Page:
Note: Where available, the PDF/Word icon below is provided to view the complete and fully formatted document
 Download Current HansardDownload Current Hansard    View Or Save XMLView/Save XML

Previous Fragment    Next Fragment
Wednesday, 6 February 2013
Page: 319

Mr BRADBURY (LindsayAssistant Treasurer and Minister Assisting for Deregulation) (12:07): I thank all the members who have contributed to this debate—in particular, the member for Werriwa and the member for Makin. They have ensured that this has been a very wide-ranging debate that reflects the commitment of so many people in this place and this government to enhancing relations in trade and investment and cultural relations with those in other countries—in particular, the Asian region and India.

By the end of this decade, Asia is expected to overtake the economic output of Europe and North America combined to become the world's largest economic power. Average GDP per person in Asia is set to almost double by 2025, a feat that took the United Kingdom over 50 years to achieve during the Industrial Revolution. Our bilateral tax treaty network, which sets out tax arrangements with partner countries and establishes mechanisms for dealing with disputes, needs to cover our emerging trade and investment links right across the region. There is no better time than the present, in this the Asian century, to strengthen our relationship with India by giving the force of law to the new bilateral tax agreement between Australia and India. The Indian protocol will improve the administrative framework for tax cooperation between our two countries. It also provides for enhanced information exchange between the two taxation authorities and ensures the integrity of the tax system by providing for mutual assistance in the collection of tax debts.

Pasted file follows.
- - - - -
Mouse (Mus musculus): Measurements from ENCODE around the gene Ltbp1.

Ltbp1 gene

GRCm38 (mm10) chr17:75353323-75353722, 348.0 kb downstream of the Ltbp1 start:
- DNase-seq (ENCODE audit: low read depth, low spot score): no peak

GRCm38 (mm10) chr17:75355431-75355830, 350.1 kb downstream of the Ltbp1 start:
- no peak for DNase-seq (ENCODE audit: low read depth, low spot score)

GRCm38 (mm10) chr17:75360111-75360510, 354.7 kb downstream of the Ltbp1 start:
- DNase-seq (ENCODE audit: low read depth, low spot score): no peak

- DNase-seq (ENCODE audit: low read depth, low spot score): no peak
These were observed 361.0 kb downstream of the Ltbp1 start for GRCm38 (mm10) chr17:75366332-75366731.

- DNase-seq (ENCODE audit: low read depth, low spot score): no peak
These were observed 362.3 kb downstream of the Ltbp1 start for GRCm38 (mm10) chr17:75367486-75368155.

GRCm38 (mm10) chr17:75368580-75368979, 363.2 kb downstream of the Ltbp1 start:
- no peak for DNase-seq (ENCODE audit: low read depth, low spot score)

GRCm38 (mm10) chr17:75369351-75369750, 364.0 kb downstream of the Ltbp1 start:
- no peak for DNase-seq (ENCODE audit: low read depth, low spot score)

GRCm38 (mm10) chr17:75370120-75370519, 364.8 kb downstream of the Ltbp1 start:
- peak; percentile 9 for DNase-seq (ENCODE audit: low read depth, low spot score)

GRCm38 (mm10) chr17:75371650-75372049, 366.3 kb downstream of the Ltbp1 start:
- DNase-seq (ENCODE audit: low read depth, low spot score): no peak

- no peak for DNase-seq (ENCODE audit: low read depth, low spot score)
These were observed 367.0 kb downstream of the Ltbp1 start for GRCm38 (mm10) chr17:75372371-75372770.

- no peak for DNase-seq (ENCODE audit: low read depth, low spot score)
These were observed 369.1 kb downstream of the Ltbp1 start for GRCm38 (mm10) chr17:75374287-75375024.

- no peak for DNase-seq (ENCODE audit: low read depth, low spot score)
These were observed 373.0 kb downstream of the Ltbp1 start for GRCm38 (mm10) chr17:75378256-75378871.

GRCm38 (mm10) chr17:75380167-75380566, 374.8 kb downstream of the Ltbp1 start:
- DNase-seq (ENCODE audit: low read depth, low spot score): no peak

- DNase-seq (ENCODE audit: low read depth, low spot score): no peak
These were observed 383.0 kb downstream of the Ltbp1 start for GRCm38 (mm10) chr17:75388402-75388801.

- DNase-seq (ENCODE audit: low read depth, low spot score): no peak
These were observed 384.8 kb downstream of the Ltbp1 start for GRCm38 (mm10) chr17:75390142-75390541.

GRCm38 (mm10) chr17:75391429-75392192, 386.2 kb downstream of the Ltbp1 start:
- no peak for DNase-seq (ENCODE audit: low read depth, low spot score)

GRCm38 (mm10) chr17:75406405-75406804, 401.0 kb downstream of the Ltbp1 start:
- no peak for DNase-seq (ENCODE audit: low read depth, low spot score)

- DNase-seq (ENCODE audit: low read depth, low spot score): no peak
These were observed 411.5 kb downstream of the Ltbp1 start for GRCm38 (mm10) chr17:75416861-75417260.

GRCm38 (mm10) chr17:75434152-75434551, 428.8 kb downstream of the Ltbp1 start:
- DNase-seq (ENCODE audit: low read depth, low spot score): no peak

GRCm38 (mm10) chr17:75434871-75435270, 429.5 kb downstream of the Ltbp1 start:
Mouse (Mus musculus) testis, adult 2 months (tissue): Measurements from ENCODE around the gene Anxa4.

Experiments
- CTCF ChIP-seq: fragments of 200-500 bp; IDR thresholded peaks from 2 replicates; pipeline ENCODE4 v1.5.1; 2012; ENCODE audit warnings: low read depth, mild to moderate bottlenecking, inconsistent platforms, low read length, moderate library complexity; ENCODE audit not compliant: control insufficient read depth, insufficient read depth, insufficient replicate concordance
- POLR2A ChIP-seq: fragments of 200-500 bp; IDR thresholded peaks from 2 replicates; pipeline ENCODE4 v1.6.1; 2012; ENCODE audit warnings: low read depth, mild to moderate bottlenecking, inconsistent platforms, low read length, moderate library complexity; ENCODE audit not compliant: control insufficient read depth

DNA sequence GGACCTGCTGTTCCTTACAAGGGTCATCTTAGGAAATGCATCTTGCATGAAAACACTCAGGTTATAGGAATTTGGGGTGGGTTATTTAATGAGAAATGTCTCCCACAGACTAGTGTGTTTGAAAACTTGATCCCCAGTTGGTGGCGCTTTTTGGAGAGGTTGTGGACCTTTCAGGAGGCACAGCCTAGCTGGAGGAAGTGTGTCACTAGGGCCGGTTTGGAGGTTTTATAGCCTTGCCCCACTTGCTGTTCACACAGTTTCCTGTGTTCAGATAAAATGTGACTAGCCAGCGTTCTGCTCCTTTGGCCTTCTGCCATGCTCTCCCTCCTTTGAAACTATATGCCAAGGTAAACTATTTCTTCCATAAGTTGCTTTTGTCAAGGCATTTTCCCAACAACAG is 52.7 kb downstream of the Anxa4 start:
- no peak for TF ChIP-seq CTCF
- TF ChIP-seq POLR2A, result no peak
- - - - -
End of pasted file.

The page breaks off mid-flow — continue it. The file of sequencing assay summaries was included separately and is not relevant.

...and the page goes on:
The Indian agreement is in addition to the new bilateral taxation agreements between Australia and Marshall Islands and Mauritius. Such international cooperation between revenue authorities is essential to improve transparency and combat tax avoidance and evasion. The government is committed to removing taxation barriers that impede Australia's bilateral trade and investment relationships with other countries, and this bill will give effect to both of these commitments. Each of these agreements will strengthen Australia's bilateral economic relationship with these jurisdictions and, directly or indirectly, will help to discourage taxpayers from seeking to use offshore arrangements to avoid Australian tax. I commend the bill to the House.

Question agreed to.

Bill read a second time.

Ordered that this bill be reported to the House without amendment.